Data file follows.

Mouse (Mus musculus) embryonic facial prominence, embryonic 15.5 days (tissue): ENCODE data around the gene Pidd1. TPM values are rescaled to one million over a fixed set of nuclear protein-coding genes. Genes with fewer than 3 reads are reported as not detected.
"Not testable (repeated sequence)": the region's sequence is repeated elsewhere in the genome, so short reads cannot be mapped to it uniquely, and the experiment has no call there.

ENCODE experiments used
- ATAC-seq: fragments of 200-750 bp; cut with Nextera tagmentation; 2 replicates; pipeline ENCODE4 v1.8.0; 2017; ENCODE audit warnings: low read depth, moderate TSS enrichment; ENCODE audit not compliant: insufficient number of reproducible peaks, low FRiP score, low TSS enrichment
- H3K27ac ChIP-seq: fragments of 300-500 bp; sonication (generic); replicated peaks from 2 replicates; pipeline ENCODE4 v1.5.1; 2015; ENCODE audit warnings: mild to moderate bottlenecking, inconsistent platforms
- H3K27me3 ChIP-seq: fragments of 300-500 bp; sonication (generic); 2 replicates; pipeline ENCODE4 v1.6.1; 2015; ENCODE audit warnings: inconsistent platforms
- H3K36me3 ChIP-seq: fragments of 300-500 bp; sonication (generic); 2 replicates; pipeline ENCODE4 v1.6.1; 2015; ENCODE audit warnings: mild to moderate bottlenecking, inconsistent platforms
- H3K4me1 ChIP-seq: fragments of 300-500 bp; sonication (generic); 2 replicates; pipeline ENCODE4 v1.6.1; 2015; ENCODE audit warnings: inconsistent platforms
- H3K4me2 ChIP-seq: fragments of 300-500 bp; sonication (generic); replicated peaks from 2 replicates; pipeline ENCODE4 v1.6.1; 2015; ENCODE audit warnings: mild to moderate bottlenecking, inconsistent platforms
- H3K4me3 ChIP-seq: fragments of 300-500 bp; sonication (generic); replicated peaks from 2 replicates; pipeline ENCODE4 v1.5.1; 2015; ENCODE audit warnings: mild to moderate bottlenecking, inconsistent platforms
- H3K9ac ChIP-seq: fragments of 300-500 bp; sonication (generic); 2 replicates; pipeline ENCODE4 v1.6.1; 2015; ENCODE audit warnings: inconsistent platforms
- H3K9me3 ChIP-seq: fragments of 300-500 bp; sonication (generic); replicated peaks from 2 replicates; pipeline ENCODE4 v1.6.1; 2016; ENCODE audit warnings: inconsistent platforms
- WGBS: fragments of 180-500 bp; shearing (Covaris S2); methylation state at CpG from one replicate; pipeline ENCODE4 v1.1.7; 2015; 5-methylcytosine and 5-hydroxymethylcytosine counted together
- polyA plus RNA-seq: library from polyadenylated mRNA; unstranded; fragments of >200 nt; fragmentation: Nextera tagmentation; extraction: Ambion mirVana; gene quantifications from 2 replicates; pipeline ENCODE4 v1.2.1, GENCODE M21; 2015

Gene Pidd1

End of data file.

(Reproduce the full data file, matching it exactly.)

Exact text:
Mouse (Mus musculus) embryonic facial prominence, embryonic 15.5 days (tissue): ENCODE data around the gene Pidd1. TPM values are rescaled to one million over a fixed set of nuclear protein-coding genes. Genes with fewer than 3 reads are reported as not detected.
"Not testable (repeated sequence)": the region's sequence is repeated elsewhere in the genome, so short reads cannot be mapped to it uniquely, and the experiment has no call there.

ENCODE experiments used
- ATAC-seq: fragments of 200-750 bp; cut with Nextera tagmentation; 2 replicates; pipeline ENCODE4 v1.8.0; 2017; ENCODE audit warnings: low read depth, moderate TSS enrichment; ENCODE audit not compliant: insufficient number of reproducible peaks, low FRiP score, low TSS enrichment
- H3K27ac ChIP-seq: fragments of 300-500 bp; sonication (generic); replicated peaks from 2 replicates; pipeline ENCODE4 v1.5.1; 2015; ENCODE audit warnings: mild to moderate bottlenecking, inconsistent platforms
- H3K27me3 ChIP-seq: fragments of 300-500 bp; sonication (generic); 2 replicates; pipeline ENCODE4 v1.6.1; 2015; ENCODE audit warnings: inconsistent platforms
- H3K36me3 ChIP-seq: fragments of 300-500 bp; sonication (generic); 2 replicates; pipeline ENCODE4 v1.6.1; 2015; ENCODE audit warnings: mild to moderate bottlenecking, inconsistent platforms
- H3K4me1 ChIP-seq: fragments of 300-500 bp; sonication (generic); 2 replicates; pipeline ENCODE4 v1.6.1; 2015; ENCODE audit warnings: inconsistent platforms
- H3K4me2 ChIP-seq: fragments of 300-500 bp; sonication (generic); replicated peaks from 2 replicates; pipeline ENCODE4 v1.6.1; 2015; ENCODE audit warnings: mild to moderate bottlenecking, inconsistent platforms
- H3K4me3 ChIP-seq: fragments of 300-500 bp; sonication (generic); replicated peaks from 2 replicates; pipeline ENCODE4 v1.5.1; 2015; ENCODE audit warnings: mild to moderate bottlenecking, inconsistent platforms
- H3K9ac ChIP-seq: fragments of 300-500 bp; sonication (generic); 2 replicates; pipeline ENCODE4 v1.6.1; 2015; ENCODE audit warnings: inconsistent platforms
- H3K9me3 ChIP-seq: fragments of 300-500 bp; sonication (generic); replicated peaks from 2 replicates; pipeline ENCODE4 v1.6.1; 2016; ENCODE audit warnings: inconsistent platforms
- WGBS: fragments of 180-500 bp; shearing (Covaris S2); methylation state at CpG from one replicate; pipeline ENCODE4 v1.1.7; 2015; 5-methylcytosine and 5-hydroxymethylcytosine counted together
- polyA plus RNA-seq: library from polyadenylated mRNA; unstranded; fragments of >200 nt; fragmentation: Nextera tagmentation; extraction: Ambion mirVana; gene quantifications from 2 replicates; pipeline ENCODE4 v1.2.1, GENCODE M21; 2015

Gene Pidd1